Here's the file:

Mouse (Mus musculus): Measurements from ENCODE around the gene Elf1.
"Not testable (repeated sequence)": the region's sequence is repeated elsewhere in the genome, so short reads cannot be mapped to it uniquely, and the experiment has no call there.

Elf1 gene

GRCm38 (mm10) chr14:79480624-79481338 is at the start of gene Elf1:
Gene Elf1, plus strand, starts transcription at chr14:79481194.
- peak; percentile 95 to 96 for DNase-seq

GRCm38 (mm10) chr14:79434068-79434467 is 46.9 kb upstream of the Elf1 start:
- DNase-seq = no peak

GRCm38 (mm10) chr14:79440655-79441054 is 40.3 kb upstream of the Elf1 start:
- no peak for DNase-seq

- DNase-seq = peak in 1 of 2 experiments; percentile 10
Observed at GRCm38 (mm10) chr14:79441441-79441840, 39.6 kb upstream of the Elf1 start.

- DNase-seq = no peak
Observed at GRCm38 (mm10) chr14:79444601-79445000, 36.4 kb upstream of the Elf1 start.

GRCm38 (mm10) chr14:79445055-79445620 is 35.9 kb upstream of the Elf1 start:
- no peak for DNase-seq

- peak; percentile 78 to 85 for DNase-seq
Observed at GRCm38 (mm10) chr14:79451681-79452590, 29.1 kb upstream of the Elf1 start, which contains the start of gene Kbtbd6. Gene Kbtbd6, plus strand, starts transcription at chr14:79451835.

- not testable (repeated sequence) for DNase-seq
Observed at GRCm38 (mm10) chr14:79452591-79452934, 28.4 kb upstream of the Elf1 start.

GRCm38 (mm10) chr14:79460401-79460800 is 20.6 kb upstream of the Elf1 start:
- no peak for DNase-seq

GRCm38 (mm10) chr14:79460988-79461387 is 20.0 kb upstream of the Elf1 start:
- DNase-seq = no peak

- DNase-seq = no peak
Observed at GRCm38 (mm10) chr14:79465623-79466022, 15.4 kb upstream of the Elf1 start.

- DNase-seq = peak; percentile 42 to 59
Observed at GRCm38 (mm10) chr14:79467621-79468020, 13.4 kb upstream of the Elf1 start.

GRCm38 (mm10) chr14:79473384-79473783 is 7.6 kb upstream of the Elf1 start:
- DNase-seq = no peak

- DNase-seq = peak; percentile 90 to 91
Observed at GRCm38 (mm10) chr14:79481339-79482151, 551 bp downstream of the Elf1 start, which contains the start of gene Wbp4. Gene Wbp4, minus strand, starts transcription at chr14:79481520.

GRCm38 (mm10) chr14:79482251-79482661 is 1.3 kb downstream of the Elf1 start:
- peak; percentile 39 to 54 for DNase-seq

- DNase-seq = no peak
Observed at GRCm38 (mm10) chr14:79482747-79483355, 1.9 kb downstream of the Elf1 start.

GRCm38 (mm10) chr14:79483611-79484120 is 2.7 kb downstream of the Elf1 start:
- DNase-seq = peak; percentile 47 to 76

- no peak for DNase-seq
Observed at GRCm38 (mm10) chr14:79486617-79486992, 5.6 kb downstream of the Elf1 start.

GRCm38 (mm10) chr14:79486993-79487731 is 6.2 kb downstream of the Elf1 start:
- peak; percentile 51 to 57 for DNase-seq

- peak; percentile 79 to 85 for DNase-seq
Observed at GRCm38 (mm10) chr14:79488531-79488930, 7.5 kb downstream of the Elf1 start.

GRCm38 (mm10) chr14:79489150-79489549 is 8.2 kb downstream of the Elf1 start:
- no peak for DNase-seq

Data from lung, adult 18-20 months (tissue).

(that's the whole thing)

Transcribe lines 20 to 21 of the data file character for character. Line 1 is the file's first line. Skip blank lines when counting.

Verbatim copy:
Observed at GRCm38 (mm10) chr14:79452591-79452934, 28.4 kb upstream of the Elf1 start.

GRCm38 (mm10) chr14:79460401-79460800 is 20.6 kb upstream of the Elf1 start: